The New York Times ran a lengthy story June 1 about how the Stuxnet computer worm has crippled the Iranian nuclear weapons program. On May 29, the Times ran the third in a series of articles on how the U.S. is using drones to track and kill terrorists.
The stories make "the president look very decisive," but give short shrift to the "men and women who make these things happen," said Sen. John McCain, R-Ariz.
The articles were rich in detail -- too rich, said the chairmen and ranking members of the House and Senate Intelligence Committees last Thursday.
In an election year, it's difficult to get Democrats and Republicans in our highly polarized Congress to agree on anything more controversial than the time of day. So the unanimity of opinion among those on the Intelligence Committees is remarkable -- and alarming.
"We're seeing an avalanche of leaks," said Sen. Dianne Feinstein, D-Calif., chair of the Senate Intelligence Committee. "It is very, very disturbing. It's dismayed our allies. It puts American lives in jeopardy. It puts our nation's security in jeopardy."
The leaks are "one of the most serious of breaches" he's seen during 10 years of service on the House Intelligence Committee, said Rep. Dutch Ruppersberger, D-Md, the ranking Democrat.
The lawmakers also were upset by the disclosure last month that a plot by an al-Qaida cell in Yemen to blow up airliners had been foiled by a double agent who infiltrated the terror group, and the leak last year of the identity of the Pakistani physician who helped U.S. intelligence locate Osama bin Laden's hideout.
The leak about the al-Qaida plot blew an ongoing operation. After he was outed, Pakistani authorities arrested Shakil Afridi. He was sentenced to 33 years in prison.
Mr. McCain, ranking Republican on the Senate Armed Services Committee, thinks the purpose of the leaks is to make the president look good. Democrats aren't willing to go there (yet). But they demand the leaks be stopped.
"The notion that my White House would purposely release classified national security information is offensive," President Obama said in his news conference last Friday.
The president's use of the word "purposely" to qualify his denial sounds like an escape hatch, wrote Josh Gerstein in Politico. He needs one, because it was White House counterterrorism adviser John Brennan who exposed the agent in Yemen during a teleconference May 7 with retired officials who comment frequently on television news shows.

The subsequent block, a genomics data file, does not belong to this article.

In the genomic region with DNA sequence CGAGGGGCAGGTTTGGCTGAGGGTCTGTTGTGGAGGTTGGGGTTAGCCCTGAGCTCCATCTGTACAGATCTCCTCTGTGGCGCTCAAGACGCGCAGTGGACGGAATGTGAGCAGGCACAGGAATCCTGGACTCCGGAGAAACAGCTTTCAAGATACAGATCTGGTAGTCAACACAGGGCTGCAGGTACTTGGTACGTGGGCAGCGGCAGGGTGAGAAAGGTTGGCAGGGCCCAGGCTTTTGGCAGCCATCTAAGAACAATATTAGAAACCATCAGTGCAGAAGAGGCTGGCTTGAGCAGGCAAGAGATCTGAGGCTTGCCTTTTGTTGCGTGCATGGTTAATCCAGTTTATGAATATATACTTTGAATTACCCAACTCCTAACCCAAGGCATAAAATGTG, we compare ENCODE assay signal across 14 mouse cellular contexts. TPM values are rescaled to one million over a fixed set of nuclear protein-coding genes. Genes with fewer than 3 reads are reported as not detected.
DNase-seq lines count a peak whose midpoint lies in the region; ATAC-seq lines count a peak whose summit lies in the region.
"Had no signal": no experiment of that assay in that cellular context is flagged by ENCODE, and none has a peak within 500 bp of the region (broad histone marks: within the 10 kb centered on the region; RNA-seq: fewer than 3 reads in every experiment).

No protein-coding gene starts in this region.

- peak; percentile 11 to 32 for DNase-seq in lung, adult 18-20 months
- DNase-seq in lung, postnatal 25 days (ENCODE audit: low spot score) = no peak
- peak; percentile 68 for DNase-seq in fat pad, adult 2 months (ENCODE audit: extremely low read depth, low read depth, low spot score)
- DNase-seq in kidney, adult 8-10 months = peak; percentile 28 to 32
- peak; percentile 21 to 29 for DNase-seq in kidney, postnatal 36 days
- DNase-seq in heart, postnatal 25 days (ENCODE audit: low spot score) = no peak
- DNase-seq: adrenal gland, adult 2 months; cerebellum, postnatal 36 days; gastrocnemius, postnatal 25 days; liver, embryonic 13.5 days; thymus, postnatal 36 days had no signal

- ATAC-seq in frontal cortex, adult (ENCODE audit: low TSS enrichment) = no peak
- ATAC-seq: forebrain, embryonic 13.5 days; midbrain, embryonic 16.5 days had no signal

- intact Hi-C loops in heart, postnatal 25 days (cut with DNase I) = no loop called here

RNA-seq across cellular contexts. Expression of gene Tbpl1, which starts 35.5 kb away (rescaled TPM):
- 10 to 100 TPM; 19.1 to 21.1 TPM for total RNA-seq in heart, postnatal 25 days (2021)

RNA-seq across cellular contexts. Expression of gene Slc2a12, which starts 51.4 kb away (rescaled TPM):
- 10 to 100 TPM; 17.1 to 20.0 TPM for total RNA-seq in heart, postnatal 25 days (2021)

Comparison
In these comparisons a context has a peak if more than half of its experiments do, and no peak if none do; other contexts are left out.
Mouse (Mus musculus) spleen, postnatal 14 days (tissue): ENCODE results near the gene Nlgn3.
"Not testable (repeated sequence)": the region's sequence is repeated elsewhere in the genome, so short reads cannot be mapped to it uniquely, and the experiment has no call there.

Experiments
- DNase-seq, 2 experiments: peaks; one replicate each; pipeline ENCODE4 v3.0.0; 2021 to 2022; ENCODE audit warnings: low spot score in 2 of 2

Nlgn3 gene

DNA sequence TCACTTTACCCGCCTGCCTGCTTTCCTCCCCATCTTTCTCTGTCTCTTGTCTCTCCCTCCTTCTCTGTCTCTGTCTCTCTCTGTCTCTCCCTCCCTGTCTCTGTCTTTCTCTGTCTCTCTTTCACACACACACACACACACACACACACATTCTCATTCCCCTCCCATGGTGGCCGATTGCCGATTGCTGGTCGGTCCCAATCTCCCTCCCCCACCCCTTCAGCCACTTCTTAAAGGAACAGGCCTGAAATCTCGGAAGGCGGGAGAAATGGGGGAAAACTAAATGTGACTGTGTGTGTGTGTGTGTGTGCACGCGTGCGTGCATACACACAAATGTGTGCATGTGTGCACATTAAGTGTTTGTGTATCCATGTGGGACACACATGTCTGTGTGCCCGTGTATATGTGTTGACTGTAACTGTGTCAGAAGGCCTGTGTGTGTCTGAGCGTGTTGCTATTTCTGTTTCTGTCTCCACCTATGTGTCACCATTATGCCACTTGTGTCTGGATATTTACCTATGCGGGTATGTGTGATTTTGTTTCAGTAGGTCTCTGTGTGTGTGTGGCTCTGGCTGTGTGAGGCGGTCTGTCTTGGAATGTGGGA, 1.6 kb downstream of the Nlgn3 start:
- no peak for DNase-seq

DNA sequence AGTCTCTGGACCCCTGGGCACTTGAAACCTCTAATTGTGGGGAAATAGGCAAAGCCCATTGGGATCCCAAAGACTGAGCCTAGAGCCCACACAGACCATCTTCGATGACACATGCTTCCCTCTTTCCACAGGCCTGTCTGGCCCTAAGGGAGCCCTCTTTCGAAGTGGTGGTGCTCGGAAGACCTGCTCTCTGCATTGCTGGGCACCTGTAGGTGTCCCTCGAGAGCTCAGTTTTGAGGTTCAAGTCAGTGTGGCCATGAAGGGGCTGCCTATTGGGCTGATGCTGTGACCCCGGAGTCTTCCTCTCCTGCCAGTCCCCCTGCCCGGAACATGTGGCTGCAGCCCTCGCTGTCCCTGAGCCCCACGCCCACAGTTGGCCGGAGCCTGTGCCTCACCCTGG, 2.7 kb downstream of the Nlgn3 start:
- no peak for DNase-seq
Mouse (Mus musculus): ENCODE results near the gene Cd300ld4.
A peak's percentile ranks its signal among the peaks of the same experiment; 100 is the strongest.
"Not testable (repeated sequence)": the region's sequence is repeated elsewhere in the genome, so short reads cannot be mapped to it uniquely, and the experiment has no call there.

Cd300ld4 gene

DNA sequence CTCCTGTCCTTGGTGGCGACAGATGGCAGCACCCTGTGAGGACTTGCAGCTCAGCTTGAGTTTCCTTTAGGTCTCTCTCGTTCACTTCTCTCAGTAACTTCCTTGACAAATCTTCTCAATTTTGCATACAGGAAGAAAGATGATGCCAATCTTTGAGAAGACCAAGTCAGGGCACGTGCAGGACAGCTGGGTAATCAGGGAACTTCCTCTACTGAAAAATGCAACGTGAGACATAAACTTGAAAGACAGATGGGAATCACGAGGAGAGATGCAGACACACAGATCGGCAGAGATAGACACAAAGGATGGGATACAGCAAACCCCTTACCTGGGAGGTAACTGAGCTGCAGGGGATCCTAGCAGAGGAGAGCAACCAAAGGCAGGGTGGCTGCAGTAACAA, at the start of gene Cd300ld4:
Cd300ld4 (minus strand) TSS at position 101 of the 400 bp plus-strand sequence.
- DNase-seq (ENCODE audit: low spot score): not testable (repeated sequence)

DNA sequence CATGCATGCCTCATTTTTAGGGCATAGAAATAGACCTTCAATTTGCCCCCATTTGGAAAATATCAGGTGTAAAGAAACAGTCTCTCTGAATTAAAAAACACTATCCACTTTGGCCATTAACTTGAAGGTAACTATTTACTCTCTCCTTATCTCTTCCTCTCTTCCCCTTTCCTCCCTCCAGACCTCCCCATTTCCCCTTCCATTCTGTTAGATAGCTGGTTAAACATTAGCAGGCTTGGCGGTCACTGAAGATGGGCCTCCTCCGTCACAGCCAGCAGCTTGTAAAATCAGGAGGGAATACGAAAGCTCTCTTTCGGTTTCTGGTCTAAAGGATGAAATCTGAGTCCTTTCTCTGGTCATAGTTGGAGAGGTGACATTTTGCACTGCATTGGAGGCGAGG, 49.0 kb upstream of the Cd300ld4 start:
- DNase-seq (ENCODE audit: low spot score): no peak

Immediately after Navy SEALs killed bin Laden last year, a "senior official," presumed to be Mr. Brennan, told journalists the SEALs captured a "treasure trove" of documents at the bin Laden residence. This premature disclosure robbed them of their "actionable" intelligence value.
When the president began his bin Laden "victory lap" last year, an angry Bob Gates, the former CIA director who was Mr. Obama's first secretary of defense, visited Tom Donilon, now Mr. Obama's national security adviser.
"I have a new strategic communications approach to recommend," Mr. Gates told Mr. Donilon, according to a new book by New York Times reporter David Sanger. "Shut ... up."
They dug up the info on Stuxnet and drones on their own, the reporters say. It was the Pakistanis who outed Dr. Afridi, not them, Obama officials say. But there is no doubt it was Undersecretary of Defense for Intelligence Michael Vickers, an Obama appointee, who disclosed to Hollywood producers the identity of the commander of SEAL Team Six, which is kept secret to protect his family from terrorist reprisals.
Shortly after the president's news conference, Attorney General Eric Holder appointed two U.S. attorneys to investigate the leaks. If Justice pursues this with the vigor it's shown in getting to the bottom of the Gunwalker scandal, they'll still be looking after O.J. Simpson finds "the real killers." Mr. McCain wants a special prosecutor.
"In the last month I've had two separate conversations with serving U.S. officers who were scathing about the fact that every time Mr. Obama finds himself needing to bury bad news domestically, he lays down another national security smokescreen," wrote Peter Foster in the London Telegraph.
Last week was arguably the worst for the Obama presidency. Which of our secrets will be exposed next?
Jack Kelly is a columnist for The Press and The Blade of Toledo, Ohio. firstname.lastname@example.org, 412 263-1476.